Hello! The Best of Books series is back after almost a year. Here's the list of non-fiction books I enjoyed in the last 12 months. I hope you get some recommendations out of it.
Models: Attract Women Through Honesty — Mark Manson
I cannot count the number of times I have quoted Mark Manson in my posts. The now self-help author apparently was once a dating coach, and his first book was Models. If we judge by the cover and the title, it might look like just a book of dating advice. Although the book revolves around dating and relationships, it is much more than that. I see it as a personal development book. A more apt title would be "Mental Models: How to be a good person".
It covers a wide range of topics from honesty, vulnerability, neediness, and values, to sex, fashion sense, relationships, rejections, and love. If you are looking to improve yourself as a person, this book should not be missed. This book can be used as a solid moral compass and as a rulebook for developing good relationships of any kind. It covers some core human values like honesty and vulnerability and some practical real-life tips on embodying those values.
This book was originally written for heterosexual men, but it will be useful for everybody in the sexual spectrum. It is one of Mark's lesser-known books, but it's a hidden gem. The author has also included some tips on how everyone can use it. Overall, an interesting book, with some solid hard-hitting truths. Five Freaking Stars.
Six Easy Pieces — Dr. Richard P. Feynman
Richard Feynman was one of the most brilliant minds of the 20th century and a Nobel Prize winner for his contributions to Quantum Field Theory. Six Easy Pieces is a collection of Dr. Feynman's lectures on Physics at Caltech, that covers the utmost basics of this eternal area of science. As the title suggests, there are six pieces (chapters) in the book, starting with atoms, energy, gravitation, and going all the way to quantum mechanics, explained in the simplest way possible.
Though I had to read each sentence twice to understand it properly, it only reflects my lack of understanding of the subject, not of Dr. Feynman's way of explaining complicated things in a simple way. This is a great book to start if anyone is interested to build their physics knowledge from the ground up. There's a sequel to this book, Six Not-So-Easy Pieces, which has more complicated concepts.
Today couldn't be a better time to write about Feynman. If you watched Oppenheimer this weekend, you may not have noticed his character much in the movie, but he was part of the Manhattan Project and one of the most important physicists on the team. This movie was a well-deserved tribute to Dr. Oppenheimer, and I wish Christopher Nolan directs another movie on Dr. Feynman and his contributions to physics.
How to Be Perfect: The Correct Answer to Every Moral Question — Michael Schur
Moral compass incoming! If Models was the moral compass of relationships, this book is a moral compass of, well, overall morality of the human condition. Michael Schur is the creator of the shows The Good Place and Parks & Recreation, an established writer in the entertainment industry.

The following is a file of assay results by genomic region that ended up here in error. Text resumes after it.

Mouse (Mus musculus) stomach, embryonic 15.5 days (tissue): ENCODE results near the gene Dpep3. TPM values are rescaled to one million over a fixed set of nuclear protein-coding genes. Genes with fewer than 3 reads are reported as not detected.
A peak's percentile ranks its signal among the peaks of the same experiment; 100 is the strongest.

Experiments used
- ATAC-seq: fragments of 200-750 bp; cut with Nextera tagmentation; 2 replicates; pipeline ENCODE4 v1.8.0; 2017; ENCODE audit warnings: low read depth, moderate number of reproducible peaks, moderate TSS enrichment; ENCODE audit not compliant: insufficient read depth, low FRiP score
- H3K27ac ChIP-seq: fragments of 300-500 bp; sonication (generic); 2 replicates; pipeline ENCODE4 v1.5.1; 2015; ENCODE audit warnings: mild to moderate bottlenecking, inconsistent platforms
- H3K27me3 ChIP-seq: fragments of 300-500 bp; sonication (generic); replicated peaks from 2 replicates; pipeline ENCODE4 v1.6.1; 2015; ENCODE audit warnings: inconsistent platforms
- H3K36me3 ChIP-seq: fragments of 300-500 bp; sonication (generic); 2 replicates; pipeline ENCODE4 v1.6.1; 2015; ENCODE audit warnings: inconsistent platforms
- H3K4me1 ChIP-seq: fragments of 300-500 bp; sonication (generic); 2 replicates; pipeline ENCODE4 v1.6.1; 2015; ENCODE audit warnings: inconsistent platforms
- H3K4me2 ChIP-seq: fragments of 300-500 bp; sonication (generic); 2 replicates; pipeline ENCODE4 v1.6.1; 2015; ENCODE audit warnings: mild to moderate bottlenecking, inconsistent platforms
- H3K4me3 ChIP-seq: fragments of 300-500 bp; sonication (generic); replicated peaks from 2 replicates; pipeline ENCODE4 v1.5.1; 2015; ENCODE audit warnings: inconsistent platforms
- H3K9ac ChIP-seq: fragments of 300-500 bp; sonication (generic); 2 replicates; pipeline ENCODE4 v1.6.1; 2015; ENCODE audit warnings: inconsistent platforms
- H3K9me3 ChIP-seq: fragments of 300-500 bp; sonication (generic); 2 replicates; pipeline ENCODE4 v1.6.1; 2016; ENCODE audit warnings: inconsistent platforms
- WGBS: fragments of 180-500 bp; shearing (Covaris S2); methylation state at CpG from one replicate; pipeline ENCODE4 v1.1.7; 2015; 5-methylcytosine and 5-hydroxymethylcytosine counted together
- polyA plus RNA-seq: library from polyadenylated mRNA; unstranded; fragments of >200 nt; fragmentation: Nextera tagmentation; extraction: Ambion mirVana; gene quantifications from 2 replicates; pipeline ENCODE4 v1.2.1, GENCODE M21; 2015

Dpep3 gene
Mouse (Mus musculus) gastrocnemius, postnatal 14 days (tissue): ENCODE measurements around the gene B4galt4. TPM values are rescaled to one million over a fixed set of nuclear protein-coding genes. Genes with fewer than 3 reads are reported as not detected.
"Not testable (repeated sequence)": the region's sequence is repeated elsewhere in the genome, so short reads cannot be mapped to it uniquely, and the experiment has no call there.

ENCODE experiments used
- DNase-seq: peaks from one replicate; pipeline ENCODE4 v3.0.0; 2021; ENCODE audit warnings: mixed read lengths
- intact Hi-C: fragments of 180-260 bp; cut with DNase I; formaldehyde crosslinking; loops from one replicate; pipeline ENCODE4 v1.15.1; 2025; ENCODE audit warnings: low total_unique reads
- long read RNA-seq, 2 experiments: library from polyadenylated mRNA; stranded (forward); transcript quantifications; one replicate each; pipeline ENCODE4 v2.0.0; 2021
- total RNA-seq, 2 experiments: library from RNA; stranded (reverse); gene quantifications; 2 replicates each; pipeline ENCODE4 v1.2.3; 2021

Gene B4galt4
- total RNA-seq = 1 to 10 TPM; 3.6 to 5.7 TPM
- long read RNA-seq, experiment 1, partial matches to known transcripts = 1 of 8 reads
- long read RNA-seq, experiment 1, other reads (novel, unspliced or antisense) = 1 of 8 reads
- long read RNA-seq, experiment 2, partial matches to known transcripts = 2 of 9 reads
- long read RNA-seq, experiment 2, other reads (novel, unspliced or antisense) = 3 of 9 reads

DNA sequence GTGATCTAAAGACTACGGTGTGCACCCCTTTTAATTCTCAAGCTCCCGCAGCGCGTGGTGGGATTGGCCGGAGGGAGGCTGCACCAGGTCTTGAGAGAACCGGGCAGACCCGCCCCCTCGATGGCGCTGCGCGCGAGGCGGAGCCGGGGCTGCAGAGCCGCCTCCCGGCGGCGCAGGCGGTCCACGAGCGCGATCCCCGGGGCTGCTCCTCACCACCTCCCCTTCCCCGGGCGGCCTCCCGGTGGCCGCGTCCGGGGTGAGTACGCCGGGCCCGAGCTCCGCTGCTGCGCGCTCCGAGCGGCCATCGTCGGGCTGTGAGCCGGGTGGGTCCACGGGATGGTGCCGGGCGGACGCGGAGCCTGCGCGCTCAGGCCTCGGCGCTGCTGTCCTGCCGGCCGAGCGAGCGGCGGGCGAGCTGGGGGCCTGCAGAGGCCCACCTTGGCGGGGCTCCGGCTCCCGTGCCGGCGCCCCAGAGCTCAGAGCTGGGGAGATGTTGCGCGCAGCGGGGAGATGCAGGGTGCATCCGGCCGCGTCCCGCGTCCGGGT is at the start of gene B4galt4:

This is a witty, thoroughly researched book that focuses on moral and ethical dilemmas we face in our daily lives. The book covers a lot from different schools of modern and ancient philosophy, including Aristotle's Virtue Ethics, Emmanuel Kant's Categorical Imperative, Utilitarianism, Consequentialism, Existentialism, etc. That's a lot of long words. I didn't know anything about these things. But, once I read this book, I have a pretty good idea of what they are, and how these can be applied to real-life scenarios. The most likable part of this book is its simplicity of explanations.
The author explains the above seemingly complicated concepts with easy-to-imagine scenarios. Some example scenarios I liked are "Should I tell my friend that I don't like her ugly shirt that she's about to wear to an interview?", "I have done some good deeds, I donate money to charity, I recycle, and I make myself morally upstanding as much as possible, but can I take THREE free samples from a store where it clearly says one per customer?", "I have grown up listening to this artist's music all my life, but he has been a jerk lately. Should I stop listening to my favorite music?". Overall, a great book on moral philosophy and ethics especially for newbies on the subject.
A Promised Land — Barack Obama
One of the things I admire about former POTUS Barack Obama is his skills as an orator. He has an excellent vocabulary, a stylish accent, and an extraordinary ability to articulate his speeches. I listened to the audiobook version of his presidential memoir, A Promised Land, narrated by himself.
The book takes on a journey on his early political career that began in the outskirts of Chicago, his presidential campaign, his life in the white house, his family, the killing of Osama Bin Laden, and goes until the end of his first presidential term. I got to know his life story, who he is as a person, the kind of decisions a president has to make, etc. Most importantly, hearing him narrate his own life story was very enjoyable. I don't know if I would have enjoyed the book as much if I had read it. 29+ hours of Obama narrating his life story. That's good stuff.
This is Climate Change — David Nelles and Christian Serrer
This is the first and only book on Climate Change I have read, and I'm glad I came across this book. It is a visual guide to the impact of climate change, the causes, and effects of global warming, and what it means for us going forward. It's a short book that paints a pretty neat (and realistically terrifying) picture of what is happening to our Earth. It was an eye-opening read. Here's my summary of the book, if you'd like to give it a glance:
As always, thanks for reading. Cheers!